One size doesn't fit all

One size doesn't fit all

By Anne Craig

March 3, 2015


Short, high intensity workouts have the same impact on reducing our waistline as longer, lower intensity workouts, according to new research out of Queen’s University. However, the research revealed high intensity workouts have an added benefit of reducing two-hour glucose levels.

The findings are significant because two-hour glucose levels, are a risk factor for diabetes and heart disease.

“We showed in our research that short, higher intensity exercise is different than long, slow exercise,” says study lead Robert Ross (School of Kinesiology and Health Studies). “Both methods show substantial benefit in respect to reducing abdominal obesity, a condition associated with great health risks. Only high intensity, though, had an impact on the ability to manage blood sugar.”

The study examined 300 abdominally obese adults and how their waistline and glucose levels reacted to either short, high intensity workouts or long, lower intensity workouts. All participants also ate a healthy diet during the study but participants did not reduce their caloric intake.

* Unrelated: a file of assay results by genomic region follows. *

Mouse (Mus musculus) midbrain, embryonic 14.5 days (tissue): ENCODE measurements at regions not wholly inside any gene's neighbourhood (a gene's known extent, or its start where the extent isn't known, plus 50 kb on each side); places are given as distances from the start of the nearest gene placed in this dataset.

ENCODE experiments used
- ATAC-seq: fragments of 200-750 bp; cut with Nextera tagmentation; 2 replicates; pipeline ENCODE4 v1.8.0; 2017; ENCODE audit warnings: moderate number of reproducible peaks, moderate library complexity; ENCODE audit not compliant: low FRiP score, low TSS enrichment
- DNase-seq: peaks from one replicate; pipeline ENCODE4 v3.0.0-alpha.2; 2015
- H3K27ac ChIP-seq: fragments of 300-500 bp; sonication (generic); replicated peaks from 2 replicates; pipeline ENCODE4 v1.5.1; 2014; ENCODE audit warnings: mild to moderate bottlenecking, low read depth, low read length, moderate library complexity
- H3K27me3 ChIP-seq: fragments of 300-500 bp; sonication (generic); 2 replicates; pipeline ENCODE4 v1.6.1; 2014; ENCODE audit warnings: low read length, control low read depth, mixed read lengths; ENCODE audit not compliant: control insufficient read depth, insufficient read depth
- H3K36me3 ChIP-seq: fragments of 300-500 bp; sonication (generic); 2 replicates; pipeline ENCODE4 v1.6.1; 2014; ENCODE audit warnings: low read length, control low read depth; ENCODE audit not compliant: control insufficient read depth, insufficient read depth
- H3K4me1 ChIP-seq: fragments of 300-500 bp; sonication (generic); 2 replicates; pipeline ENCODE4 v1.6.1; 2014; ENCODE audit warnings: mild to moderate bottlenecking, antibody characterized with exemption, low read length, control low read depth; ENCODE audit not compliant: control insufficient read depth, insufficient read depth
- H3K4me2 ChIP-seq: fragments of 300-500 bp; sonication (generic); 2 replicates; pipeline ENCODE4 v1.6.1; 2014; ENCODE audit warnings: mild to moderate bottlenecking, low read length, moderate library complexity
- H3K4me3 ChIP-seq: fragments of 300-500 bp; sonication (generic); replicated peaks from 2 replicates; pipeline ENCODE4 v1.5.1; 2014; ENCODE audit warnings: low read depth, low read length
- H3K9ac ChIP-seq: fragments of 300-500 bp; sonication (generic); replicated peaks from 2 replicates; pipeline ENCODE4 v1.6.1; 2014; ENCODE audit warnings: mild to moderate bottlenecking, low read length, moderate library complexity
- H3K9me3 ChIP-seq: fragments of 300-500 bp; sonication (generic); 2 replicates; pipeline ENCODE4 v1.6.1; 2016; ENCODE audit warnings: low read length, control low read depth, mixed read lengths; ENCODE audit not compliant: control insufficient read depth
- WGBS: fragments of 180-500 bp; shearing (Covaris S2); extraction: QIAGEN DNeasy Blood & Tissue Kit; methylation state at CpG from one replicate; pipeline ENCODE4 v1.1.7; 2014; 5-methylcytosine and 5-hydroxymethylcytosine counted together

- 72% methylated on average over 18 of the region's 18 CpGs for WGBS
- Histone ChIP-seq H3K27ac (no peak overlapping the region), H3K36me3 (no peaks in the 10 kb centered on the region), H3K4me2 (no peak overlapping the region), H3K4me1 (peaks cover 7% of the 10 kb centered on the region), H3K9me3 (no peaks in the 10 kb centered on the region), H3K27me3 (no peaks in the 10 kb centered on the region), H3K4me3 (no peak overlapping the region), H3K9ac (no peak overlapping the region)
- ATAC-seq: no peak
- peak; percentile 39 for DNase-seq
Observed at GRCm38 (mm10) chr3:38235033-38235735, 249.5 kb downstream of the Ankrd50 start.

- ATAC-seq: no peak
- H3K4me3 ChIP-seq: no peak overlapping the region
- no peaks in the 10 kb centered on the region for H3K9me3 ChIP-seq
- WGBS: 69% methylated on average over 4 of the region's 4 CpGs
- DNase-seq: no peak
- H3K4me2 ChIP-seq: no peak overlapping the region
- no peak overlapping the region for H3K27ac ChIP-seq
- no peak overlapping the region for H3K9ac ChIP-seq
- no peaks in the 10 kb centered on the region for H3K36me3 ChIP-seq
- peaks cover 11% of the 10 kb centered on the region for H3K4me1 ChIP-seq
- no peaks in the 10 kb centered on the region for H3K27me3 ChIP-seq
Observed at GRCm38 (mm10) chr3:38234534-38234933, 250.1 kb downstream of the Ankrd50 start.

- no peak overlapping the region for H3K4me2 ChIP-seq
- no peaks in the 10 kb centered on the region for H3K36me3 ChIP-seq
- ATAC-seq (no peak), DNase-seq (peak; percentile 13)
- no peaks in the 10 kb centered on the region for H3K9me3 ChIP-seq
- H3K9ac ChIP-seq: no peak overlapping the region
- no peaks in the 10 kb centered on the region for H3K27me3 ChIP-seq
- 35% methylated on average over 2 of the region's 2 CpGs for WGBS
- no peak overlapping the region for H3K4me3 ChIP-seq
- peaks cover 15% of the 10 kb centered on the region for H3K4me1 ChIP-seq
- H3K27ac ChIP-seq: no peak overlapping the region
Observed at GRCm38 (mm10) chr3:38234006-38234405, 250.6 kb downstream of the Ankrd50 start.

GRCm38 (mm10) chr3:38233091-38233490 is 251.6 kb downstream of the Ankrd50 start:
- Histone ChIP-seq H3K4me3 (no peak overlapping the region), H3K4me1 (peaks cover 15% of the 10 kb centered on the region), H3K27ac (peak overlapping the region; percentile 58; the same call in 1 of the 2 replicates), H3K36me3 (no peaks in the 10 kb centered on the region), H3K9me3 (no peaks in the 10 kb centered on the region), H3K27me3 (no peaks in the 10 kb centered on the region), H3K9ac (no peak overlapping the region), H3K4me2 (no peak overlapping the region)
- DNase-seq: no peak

Dr. Ross and his team found a reduction in waist circumference in all individuals but only the high intensity group shows a nine per cent improvement in their two-hour glucose levels. They also found to the greatest increases in cardio-respiratory fitness in the high intensity group.

Dr. Ross explains that high intensity workouts don’t have to be extremely taxing for the participant. “Higher intensity can be achieved simply by increasing the incline while walking on a treadmill or walking at a brisker pace. Participants were surprised by how easy it was for them to attain a higher intensity exercise level.”

The new research shows people have options when it comes to exercise and can tailor their routine to the health outcomes they wish to achieve.

“The type of exercise you choose to do may depend on the health outcome you are looking to improve.  For reducing your waist line and weight the study clearly shows that people have options. This is good news for both the practitioner as well as the general public. For managing your blood sugar, our results clearly show that higher intensity exercise may be required,” says Dr. Ross.

The study was published in the Annals of Internal Medicine.

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